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Sentinel events are adverse patient safety events that result in serious harm, or death of a patient while in the care of a health service.

Sentinel events happen independently of a patient’s condition and often reflect deficiencies in hospital (or agency) systems and processes.

Serious harm occurs when an adverse event results in a patient:

  • needing life-saving surgical or medical intervention
  • receiving a shortened life expectancy
  • experiencing permanent or long-term physical harm or experienced permanent or long-term loss of function.

Visit the Australian Commission on Safety and Quality in Health Care for more on sentinel events and serious harm

When determining whether or not serious harm has occurred, health service staff should adopt a consumer-focused approach.

Safer Care Victoria oversees the sentinel event program in Victoria.

In Victoria, public and private health services and all services under their governance structure are required to report sentinel events. Examples include:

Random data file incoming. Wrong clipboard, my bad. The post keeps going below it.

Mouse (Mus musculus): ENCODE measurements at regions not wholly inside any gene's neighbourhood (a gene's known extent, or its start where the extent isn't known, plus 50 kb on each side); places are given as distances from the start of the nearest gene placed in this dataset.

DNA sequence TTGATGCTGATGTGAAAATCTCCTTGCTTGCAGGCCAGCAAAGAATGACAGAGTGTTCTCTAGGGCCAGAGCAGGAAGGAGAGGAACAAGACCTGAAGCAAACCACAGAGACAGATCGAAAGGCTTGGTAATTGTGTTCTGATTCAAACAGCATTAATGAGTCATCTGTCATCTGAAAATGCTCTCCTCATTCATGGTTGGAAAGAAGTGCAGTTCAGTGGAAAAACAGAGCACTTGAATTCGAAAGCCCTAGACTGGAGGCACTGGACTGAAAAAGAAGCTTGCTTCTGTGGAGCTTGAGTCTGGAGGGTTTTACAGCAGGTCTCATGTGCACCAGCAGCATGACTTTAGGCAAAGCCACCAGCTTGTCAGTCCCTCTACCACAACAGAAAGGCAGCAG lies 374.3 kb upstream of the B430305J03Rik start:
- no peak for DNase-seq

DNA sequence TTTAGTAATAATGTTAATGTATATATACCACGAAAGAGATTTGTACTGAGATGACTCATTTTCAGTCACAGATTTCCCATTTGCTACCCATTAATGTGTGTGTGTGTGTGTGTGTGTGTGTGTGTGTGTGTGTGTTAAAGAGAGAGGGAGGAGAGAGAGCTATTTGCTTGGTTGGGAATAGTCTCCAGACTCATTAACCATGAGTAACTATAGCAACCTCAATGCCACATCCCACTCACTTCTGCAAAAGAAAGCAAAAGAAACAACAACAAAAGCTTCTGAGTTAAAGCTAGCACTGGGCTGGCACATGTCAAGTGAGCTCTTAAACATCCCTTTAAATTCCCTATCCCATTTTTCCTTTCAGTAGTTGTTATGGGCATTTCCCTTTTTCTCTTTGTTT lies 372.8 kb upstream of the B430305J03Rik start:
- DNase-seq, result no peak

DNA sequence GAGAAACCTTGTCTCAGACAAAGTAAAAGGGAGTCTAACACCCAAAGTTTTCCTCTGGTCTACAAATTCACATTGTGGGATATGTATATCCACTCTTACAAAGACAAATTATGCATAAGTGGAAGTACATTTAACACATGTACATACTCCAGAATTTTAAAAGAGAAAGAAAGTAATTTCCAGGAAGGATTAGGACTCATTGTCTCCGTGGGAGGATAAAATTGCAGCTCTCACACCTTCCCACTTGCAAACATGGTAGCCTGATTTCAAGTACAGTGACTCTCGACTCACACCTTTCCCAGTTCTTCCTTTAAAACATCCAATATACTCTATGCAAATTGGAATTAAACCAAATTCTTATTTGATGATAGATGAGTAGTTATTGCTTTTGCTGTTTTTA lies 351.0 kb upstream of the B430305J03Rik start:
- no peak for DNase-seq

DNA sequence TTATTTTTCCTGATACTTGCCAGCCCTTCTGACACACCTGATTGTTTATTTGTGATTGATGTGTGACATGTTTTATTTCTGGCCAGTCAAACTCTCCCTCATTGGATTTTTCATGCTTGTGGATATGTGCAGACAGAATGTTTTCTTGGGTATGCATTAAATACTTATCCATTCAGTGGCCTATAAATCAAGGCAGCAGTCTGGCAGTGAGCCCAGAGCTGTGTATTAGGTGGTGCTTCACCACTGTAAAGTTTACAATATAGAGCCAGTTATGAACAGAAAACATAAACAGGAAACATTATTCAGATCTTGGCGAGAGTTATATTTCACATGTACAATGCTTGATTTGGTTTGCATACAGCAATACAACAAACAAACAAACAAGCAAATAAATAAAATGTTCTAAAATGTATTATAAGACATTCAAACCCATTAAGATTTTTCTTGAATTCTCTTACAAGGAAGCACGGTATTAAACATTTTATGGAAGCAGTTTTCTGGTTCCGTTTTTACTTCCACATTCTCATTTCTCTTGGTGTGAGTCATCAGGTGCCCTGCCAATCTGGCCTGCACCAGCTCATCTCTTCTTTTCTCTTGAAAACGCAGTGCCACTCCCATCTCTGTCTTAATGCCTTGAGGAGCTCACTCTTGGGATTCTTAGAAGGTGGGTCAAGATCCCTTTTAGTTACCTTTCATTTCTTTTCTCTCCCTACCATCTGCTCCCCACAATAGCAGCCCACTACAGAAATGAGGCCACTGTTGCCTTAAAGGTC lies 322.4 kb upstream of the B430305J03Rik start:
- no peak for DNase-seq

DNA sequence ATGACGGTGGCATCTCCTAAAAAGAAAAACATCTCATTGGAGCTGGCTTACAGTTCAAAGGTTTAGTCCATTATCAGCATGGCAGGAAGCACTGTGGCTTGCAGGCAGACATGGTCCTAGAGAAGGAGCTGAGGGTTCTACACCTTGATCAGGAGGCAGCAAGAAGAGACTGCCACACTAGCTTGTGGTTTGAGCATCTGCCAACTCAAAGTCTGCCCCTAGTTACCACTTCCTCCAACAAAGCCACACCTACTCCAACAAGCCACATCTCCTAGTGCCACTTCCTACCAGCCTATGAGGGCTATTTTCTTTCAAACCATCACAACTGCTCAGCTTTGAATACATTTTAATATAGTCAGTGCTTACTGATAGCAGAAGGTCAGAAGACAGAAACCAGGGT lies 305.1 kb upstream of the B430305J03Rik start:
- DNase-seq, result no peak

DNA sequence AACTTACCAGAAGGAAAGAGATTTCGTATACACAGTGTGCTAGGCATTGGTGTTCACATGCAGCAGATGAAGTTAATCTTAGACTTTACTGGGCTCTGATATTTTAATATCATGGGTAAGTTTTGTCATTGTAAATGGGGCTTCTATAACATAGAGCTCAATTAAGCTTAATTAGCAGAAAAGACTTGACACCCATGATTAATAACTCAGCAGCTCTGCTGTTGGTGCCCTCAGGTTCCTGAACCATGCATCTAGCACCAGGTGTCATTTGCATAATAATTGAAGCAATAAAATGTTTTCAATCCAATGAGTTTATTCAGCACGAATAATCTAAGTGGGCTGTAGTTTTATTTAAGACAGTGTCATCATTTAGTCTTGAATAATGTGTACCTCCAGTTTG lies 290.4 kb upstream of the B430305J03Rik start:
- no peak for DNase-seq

• Ambulance Victoria
  • bush nursing centres
  • Forensicare (Thomas Embling Hospital)
  • public sector residential aged care facilities
  • hospital in the home services
  • private day surgery facilities.

Find out what and how to report

Check what is covered under the national sentinel event reporting requirements
Find out what steps you need to take to report and review a sentinel event
Find out what to do after you've reported a sentinel event
Find out how health services and consumer representatives can work together to review serious adverse events.
Find out what documents you should collect and keep when conducting an incident review

Page last updated: 28 Jun 2019